- By Elizabeth RosenbergElizabeth Rosenberg is a senior fellow and director of the Energy, Economics, and Security Program at the Center for a New American Security. From 2009 to 2013, she served as a senior advisor at the U.S. Department of the Treasury, helping senior officials develop, implement, and enforce financial and energy sanctions. Rosenberg previously worked as an energy policy correspondent at Argus Media, analyzing North American and Middle Eastern energy policy, regulation, and derivatives trading. In that capacity she spoke and published extensively on OPEC, strategic reserves, energy sanctions and national security policy, oil and natural gas investment and production, and renewable fuels.
The unprecedented, massive new sanctions bill that Congress sent to President Donald Trump on Thursday is a statement of outrage by legislators over the president’s failure to responsibly carry out foreign policy on Iran, North Korea, and Russia. Fundamentally, it is also an overt effort to seize the national security reins from the president.
Legislators are near unanimous in their support for a tougher U.S. policy stance on some of the gravest national security challenges. Many believe that Trump and former President Barack Obama have not acted strongly enough to check Iran’s ballistic missile program, support for terrorism, and efforts to destabilize the Middle East, as well as North Korea’s alarming race toward long-range nuclear weapons capabilities.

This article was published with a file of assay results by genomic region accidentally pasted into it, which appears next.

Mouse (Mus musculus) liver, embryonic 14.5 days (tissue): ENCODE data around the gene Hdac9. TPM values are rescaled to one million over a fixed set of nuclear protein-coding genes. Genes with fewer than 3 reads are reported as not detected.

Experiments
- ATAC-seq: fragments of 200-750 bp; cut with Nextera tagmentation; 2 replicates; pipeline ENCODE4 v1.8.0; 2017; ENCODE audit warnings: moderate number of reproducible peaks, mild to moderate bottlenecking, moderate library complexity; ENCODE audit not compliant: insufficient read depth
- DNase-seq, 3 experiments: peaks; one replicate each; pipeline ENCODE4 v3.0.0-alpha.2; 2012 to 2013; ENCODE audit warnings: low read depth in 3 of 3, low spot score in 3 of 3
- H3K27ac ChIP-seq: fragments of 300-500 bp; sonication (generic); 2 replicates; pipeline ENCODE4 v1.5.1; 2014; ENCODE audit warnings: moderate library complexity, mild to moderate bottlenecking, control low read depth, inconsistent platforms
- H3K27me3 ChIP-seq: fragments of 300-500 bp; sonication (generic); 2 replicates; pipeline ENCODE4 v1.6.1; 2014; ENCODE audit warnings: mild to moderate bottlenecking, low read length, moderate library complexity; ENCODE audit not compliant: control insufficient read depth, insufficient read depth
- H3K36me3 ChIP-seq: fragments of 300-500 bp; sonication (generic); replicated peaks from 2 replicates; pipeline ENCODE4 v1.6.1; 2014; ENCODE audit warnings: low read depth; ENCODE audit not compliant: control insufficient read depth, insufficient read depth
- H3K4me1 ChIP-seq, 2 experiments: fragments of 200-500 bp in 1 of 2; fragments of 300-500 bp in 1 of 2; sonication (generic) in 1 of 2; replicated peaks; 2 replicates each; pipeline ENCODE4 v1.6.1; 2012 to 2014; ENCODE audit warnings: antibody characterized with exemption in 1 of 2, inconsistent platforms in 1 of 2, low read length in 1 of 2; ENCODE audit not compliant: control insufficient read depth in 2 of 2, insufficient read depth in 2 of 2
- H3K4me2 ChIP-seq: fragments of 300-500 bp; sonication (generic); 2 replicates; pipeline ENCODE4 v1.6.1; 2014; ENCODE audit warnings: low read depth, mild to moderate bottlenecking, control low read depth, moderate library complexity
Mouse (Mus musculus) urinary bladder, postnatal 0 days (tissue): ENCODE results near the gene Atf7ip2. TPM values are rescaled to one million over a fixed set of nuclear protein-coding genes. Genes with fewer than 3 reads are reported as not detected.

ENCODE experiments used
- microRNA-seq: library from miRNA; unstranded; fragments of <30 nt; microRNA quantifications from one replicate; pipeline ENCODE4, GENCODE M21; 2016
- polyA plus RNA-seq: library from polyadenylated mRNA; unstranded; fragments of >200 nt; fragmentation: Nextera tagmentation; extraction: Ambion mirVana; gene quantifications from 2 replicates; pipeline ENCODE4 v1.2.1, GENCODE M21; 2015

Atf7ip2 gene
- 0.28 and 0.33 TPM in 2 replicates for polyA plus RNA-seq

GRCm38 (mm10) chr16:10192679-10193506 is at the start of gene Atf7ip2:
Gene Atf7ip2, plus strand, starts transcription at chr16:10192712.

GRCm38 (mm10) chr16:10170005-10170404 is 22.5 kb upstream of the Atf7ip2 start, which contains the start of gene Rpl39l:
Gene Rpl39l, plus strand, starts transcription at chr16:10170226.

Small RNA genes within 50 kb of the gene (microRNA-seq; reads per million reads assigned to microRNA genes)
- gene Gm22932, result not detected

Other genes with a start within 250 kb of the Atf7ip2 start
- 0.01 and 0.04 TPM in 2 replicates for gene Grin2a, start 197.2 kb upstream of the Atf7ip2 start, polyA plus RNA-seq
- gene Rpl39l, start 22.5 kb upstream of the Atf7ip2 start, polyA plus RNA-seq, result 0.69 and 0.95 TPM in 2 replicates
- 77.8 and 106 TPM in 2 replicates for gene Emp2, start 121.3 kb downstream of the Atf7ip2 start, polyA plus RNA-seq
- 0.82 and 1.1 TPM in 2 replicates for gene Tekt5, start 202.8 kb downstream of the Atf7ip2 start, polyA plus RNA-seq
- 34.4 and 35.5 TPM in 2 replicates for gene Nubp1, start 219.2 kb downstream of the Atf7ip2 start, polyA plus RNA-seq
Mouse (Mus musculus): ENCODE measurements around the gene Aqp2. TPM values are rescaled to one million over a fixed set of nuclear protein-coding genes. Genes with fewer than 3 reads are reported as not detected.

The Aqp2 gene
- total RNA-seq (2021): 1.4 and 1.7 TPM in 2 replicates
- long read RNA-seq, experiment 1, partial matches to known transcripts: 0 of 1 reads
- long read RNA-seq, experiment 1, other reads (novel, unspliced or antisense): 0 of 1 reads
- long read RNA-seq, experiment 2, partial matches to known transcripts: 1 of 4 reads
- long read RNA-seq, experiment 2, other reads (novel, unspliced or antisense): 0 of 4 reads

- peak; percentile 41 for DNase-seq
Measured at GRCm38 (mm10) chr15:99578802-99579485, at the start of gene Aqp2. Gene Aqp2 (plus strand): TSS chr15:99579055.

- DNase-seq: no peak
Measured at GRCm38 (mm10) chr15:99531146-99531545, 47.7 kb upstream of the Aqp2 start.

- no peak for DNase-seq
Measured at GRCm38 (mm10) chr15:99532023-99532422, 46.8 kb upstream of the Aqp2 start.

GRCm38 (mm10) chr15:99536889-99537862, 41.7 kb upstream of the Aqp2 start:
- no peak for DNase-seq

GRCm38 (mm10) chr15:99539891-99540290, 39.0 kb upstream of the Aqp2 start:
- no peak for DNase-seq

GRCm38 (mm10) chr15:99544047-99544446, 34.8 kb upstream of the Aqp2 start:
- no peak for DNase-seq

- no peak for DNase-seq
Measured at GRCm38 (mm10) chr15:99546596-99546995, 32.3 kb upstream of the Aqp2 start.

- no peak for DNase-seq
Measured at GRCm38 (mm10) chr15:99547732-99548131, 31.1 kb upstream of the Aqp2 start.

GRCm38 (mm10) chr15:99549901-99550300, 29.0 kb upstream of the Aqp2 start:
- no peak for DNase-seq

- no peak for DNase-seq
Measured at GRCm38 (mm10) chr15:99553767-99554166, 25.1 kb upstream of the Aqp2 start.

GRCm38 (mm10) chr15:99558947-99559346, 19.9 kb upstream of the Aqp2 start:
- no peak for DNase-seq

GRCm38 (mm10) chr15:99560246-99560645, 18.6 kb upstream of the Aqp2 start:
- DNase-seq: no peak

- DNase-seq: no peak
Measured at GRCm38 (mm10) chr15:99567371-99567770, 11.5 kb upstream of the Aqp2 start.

Lawmakers took matters into their own hands and wrote the new sanctions legislation to address these threats. But the real target and virulence of their bill is the set of financial measures aimed squarely at Russia. A raft of new sanctions are designed to hold Moscow to account for its meddling in U.S. democratic processes and its continued aggressive actions in Europe and the Middle East.
In practical terms, the new Russia measures lock into statute existing sanctions, preventing the president from throwing them out. And they go much further: New provisions will cut deeper into the profit-making and international engagement of Russia’s defense, intelligence, energy, banking, rail, mining, and metals sectors. They also target Russian cyberintrusions, and the country’s military support for the Syrian regime. Taken together, these new restrictions send an appropriately tough message to the Kremlin that the United States will not tolerate Russia’s election meddling and thuggery.
As tough as the legislation is, however, serving up venomous financial sanctions is nothing new. The truly remarkable and unprecedented element of this piece of law is an innocuously dubbed “congressional review” of sanctions. It handcuffs the president in his exercise of sanctions by creating elaborate mechanisms for scrutiny and blockade to prevent watering down of Russia policy. Congress wants the president on a very short leash.